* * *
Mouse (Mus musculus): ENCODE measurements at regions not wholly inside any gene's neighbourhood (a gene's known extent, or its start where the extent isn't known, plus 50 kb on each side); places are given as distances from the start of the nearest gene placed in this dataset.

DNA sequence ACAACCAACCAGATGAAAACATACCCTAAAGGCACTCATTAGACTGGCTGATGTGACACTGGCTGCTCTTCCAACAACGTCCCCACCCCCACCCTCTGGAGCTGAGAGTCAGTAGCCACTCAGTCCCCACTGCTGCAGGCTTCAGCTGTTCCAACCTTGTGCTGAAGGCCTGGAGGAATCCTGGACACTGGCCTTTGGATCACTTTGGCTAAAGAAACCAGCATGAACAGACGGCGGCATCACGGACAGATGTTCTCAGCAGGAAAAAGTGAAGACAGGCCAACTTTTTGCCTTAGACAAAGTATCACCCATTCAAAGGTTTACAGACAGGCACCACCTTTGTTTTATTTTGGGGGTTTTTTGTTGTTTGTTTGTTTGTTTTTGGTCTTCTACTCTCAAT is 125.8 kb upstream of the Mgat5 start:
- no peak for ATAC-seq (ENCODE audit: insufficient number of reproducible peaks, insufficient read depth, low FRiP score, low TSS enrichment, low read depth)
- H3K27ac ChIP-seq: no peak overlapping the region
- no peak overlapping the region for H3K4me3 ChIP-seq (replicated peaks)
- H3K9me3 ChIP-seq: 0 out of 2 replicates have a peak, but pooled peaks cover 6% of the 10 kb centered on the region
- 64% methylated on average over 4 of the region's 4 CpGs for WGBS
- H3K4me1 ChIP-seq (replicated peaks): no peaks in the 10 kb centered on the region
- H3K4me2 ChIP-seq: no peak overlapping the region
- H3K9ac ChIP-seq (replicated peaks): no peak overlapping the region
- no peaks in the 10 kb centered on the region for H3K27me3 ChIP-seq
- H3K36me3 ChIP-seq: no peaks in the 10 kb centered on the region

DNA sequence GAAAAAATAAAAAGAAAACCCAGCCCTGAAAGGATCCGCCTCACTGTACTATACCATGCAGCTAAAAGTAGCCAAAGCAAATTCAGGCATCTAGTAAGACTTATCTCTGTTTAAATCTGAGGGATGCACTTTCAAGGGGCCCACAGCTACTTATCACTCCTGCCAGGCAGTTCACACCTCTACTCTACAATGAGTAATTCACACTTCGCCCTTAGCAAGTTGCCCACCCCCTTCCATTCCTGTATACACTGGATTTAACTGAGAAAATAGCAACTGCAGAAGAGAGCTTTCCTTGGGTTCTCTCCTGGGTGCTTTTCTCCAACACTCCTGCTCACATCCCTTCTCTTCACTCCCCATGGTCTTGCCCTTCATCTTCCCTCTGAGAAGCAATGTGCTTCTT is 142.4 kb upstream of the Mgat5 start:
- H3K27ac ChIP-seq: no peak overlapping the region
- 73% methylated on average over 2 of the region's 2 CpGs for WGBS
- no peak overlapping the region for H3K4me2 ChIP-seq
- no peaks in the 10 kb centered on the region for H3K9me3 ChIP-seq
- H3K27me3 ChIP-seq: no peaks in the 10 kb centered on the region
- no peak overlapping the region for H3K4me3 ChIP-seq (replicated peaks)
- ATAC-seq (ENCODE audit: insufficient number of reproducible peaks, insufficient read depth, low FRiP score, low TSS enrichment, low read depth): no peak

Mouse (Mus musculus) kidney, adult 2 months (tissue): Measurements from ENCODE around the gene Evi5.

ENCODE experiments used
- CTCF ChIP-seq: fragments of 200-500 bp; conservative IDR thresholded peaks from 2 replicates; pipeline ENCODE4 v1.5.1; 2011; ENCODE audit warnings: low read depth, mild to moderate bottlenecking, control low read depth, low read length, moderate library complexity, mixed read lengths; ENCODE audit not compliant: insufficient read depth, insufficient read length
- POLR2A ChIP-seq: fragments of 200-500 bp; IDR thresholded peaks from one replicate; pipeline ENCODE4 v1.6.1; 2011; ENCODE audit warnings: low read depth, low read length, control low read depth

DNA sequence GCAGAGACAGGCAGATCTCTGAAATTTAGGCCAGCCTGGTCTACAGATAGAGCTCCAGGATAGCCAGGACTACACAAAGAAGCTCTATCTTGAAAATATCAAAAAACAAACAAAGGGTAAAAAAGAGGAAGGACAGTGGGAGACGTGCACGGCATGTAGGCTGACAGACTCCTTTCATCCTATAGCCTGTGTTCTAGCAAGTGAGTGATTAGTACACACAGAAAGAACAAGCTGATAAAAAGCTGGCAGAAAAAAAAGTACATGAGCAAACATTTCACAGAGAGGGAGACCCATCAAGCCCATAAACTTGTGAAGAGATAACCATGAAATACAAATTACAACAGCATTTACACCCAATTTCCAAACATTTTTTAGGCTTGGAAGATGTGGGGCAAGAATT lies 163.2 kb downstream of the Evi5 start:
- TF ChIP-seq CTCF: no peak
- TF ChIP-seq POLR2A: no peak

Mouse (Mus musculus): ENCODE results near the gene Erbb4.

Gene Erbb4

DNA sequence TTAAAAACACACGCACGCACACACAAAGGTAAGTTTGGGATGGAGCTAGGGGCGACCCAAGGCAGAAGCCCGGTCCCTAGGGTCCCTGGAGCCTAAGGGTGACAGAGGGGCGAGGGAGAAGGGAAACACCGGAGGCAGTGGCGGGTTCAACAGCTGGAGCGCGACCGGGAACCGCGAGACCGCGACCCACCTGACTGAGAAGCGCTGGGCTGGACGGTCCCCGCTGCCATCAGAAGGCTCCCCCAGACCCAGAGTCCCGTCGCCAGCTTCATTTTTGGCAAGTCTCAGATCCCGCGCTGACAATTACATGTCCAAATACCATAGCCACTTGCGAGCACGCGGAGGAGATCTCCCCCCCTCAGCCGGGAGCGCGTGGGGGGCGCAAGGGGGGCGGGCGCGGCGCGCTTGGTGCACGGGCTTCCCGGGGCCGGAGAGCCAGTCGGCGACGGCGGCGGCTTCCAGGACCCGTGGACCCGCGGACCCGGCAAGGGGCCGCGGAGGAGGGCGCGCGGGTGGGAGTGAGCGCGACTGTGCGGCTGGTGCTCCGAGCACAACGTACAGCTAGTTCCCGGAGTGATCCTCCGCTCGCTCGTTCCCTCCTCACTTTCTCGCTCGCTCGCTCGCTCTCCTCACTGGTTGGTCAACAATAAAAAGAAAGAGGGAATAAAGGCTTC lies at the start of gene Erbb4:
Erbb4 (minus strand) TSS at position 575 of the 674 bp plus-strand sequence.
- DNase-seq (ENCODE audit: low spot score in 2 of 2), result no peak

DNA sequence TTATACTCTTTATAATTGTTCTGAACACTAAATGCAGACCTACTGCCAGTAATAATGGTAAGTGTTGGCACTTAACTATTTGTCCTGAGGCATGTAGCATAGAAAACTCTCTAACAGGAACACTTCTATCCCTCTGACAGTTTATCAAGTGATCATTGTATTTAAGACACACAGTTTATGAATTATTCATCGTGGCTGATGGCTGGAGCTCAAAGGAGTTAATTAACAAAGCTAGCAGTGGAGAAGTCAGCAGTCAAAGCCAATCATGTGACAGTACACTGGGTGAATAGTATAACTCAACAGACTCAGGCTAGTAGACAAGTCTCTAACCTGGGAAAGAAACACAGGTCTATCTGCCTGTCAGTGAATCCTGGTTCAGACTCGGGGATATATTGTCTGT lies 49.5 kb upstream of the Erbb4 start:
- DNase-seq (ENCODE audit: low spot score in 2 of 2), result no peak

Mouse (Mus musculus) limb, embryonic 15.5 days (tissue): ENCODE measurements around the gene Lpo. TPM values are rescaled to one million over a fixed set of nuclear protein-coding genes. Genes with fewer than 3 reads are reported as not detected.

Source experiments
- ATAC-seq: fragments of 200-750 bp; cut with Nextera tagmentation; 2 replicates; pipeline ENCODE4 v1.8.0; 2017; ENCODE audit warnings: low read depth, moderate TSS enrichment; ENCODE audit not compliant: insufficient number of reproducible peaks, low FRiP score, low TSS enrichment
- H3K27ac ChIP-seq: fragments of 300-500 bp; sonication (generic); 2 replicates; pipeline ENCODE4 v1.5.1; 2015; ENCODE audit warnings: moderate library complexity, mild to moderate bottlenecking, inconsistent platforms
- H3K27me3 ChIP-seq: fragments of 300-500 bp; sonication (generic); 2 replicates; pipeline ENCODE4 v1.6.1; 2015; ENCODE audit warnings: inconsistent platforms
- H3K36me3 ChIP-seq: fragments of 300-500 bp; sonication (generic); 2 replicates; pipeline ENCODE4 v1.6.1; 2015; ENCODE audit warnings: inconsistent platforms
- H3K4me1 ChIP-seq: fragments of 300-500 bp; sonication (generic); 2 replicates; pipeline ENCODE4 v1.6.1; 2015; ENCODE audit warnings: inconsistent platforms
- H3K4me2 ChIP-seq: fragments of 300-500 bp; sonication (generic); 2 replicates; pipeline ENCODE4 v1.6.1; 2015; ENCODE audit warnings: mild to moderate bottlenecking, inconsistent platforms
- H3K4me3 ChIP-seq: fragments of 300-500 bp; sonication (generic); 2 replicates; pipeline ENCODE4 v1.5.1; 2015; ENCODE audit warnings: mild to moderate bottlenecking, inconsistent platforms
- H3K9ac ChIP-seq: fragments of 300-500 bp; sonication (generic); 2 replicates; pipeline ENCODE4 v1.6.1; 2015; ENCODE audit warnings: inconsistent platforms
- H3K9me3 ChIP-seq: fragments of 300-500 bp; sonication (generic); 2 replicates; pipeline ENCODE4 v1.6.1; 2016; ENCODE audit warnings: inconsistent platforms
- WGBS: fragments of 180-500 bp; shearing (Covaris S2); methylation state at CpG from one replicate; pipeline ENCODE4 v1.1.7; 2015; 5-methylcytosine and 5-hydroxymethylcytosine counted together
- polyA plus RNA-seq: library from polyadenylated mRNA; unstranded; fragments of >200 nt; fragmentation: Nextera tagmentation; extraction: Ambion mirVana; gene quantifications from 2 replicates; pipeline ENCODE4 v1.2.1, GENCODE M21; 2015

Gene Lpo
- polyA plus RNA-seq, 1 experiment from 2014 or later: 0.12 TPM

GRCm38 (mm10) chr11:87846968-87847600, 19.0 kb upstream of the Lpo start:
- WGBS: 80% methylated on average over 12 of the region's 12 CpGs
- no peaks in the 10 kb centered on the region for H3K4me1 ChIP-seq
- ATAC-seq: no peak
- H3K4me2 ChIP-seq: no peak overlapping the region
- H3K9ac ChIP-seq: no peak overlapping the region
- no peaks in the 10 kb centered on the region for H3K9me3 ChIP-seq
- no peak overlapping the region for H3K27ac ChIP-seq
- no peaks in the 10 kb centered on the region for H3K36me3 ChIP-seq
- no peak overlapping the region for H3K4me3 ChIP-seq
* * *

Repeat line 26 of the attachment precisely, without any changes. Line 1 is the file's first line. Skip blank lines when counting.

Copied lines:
- TF ChIP-seq CTCF: no peak